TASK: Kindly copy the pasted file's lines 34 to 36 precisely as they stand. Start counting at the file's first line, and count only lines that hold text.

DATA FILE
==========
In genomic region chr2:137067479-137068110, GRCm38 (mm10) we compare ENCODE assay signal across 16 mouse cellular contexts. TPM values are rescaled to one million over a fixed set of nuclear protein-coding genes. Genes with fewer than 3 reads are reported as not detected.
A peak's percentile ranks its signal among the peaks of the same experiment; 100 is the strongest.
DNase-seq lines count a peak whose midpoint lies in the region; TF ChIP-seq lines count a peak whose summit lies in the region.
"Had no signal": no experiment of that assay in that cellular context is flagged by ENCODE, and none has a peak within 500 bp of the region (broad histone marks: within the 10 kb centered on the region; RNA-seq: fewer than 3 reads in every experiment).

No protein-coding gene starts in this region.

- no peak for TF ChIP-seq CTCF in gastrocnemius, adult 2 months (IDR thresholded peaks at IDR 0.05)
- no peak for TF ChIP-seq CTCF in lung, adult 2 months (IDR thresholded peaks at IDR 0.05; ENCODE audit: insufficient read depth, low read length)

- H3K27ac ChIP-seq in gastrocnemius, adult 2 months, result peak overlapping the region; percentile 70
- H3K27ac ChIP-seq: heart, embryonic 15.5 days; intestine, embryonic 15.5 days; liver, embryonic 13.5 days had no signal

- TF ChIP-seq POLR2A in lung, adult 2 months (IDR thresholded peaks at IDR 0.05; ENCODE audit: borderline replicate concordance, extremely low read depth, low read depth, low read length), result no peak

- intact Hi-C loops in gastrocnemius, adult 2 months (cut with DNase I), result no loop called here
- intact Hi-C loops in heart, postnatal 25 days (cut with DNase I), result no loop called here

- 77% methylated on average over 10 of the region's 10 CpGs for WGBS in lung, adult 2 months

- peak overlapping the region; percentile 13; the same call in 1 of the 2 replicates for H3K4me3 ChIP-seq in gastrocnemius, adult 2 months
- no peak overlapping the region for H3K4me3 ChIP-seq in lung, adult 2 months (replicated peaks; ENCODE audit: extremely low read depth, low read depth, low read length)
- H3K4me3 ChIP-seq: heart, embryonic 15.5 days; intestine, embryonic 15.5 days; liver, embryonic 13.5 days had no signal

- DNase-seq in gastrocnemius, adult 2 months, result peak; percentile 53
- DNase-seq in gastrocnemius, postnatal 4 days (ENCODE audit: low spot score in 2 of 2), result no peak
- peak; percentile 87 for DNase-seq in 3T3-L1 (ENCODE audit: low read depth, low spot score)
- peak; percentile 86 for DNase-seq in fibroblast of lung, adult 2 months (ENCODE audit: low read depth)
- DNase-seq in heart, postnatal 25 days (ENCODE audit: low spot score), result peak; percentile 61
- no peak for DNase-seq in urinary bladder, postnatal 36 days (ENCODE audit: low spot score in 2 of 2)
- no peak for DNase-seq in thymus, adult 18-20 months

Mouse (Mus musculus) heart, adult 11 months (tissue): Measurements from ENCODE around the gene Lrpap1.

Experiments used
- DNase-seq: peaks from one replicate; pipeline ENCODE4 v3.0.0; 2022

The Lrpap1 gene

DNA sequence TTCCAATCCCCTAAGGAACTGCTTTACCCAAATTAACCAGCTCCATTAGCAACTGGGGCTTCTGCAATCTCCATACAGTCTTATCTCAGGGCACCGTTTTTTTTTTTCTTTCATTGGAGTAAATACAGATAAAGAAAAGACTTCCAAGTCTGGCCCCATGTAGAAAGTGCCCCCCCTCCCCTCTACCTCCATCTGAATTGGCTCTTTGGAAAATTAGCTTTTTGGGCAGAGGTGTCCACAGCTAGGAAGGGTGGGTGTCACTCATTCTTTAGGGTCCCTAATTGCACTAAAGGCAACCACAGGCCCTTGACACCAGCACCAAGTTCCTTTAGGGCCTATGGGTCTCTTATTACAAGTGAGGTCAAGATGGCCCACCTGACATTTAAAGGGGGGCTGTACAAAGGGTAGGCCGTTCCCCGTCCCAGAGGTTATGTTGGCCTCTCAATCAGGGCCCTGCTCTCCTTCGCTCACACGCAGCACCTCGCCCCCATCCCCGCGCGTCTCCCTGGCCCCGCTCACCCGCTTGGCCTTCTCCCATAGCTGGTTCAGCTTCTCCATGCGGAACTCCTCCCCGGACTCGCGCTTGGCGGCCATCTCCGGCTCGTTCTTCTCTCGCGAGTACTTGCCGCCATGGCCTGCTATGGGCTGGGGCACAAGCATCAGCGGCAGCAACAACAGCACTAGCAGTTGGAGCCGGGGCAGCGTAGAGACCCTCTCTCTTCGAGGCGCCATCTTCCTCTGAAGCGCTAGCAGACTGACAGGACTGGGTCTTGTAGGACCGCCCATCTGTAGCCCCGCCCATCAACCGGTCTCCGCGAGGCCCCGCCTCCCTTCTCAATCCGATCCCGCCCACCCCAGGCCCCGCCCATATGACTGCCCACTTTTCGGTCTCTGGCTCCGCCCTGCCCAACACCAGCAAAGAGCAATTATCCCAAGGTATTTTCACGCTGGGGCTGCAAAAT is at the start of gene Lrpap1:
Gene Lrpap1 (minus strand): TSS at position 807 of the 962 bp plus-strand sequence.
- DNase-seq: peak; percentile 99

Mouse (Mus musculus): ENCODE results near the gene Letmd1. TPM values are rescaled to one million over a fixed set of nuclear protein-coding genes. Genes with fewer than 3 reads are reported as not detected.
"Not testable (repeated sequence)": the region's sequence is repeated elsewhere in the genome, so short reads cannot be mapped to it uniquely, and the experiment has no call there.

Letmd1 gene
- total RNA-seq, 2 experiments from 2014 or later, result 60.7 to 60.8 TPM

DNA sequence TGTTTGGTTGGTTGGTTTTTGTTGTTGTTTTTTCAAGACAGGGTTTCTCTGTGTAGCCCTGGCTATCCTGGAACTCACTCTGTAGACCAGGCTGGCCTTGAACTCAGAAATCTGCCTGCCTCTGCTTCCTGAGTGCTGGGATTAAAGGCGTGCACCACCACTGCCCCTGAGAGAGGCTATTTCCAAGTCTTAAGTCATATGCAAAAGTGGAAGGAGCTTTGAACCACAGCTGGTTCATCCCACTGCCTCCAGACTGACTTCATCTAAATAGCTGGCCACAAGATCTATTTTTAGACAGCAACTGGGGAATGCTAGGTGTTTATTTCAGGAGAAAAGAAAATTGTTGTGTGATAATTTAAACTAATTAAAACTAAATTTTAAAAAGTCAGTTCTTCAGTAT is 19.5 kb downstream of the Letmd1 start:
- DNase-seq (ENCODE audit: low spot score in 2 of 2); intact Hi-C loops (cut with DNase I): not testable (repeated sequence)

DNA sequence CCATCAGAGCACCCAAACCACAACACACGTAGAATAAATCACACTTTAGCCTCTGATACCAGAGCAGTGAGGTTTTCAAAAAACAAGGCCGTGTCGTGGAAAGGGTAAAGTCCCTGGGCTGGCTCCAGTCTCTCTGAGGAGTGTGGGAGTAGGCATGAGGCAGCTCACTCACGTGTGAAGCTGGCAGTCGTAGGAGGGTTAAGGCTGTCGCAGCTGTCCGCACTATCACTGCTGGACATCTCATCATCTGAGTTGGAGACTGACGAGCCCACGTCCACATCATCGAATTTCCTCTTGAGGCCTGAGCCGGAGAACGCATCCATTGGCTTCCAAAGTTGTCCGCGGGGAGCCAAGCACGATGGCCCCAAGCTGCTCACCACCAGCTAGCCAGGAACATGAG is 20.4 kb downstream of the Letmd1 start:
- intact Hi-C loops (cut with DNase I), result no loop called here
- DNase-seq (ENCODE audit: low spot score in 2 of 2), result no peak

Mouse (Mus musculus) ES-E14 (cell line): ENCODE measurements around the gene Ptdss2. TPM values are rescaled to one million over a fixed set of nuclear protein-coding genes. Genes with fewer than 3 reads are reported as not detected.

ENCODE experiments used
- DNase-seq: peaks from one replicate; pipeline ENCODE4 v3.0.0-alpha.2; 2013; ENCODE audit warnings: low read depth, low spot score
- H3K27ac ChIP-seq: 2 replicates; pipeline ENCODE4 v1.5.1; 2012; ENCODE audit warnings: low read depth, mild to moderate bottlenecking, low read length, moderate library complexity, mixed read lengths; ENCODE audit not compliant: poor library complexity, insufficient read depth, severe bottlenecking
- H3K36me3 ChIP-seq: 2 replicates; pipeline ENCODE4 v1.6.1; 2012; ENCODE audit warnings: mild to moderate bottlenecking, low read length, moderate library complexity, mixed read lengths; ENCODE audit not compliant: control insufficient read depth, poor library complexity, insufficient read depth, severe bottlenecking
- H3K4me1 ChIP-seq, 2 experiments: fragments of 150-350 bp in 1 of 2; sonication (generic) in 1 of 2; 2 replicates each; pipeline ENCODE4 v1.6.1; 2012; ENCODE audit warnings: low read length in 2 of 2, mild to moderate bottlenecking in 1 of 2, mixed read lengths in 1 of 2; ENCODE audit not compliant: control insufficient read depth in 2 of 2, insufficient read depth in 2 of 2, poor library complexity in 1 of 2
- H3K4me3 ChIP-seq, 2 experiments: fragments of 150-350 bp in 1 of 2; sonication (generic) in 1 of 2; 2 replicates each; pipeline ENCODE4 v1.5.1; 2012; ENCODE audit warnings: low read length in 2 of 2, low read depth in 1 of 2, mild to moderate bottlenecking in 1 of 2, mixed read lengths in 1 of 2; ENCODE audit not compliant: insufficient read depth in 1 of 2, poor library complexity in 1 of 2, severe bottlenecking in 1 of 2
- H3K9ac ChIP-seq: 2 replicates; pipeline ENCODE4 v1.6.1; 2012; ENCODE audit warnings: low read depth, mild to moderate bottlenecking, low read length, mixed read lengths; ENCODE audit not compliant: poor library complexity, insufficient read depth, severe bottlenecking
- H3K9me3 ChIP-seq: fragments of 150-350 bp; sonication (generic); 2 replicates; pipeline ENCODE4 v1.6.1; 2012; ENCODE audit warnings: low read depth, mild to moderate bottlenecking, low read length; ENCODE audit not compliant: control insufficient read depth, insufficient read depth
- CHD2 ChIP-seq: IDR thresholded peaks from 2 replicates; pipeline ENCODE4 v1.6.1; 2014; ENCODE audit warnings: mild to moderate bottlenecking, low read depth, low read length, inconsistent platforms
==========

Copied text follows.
- total RNA-seq, 2 experiments from 2014 or later, result 60.7 to 60.8 TPM

DNA sequence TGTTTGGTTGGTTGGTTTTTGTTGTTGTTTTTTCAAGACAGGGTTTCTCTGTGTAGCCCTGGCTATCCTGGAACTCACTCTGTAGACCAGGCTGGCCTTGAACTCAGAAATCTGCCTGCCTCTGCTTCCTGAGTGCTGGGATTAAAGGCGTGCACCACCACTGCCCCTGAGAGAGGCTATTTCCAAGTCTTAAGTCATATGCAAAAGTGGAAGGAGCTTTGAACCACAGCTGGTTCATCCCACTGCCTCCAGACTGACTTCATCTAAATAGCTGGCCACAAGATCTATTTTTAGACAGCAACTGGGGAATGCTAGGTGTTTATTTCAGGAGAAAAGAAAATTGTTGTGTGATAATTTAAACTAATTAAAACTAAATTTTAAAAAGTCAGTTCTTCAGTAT is 19.5 kb downstream of the Letmd1 start:
- DNase-seq (ENCODE audit: low spot score in 2 of 2); intact Hi-C loops (cut with DNase I): not testable (repeated sequence)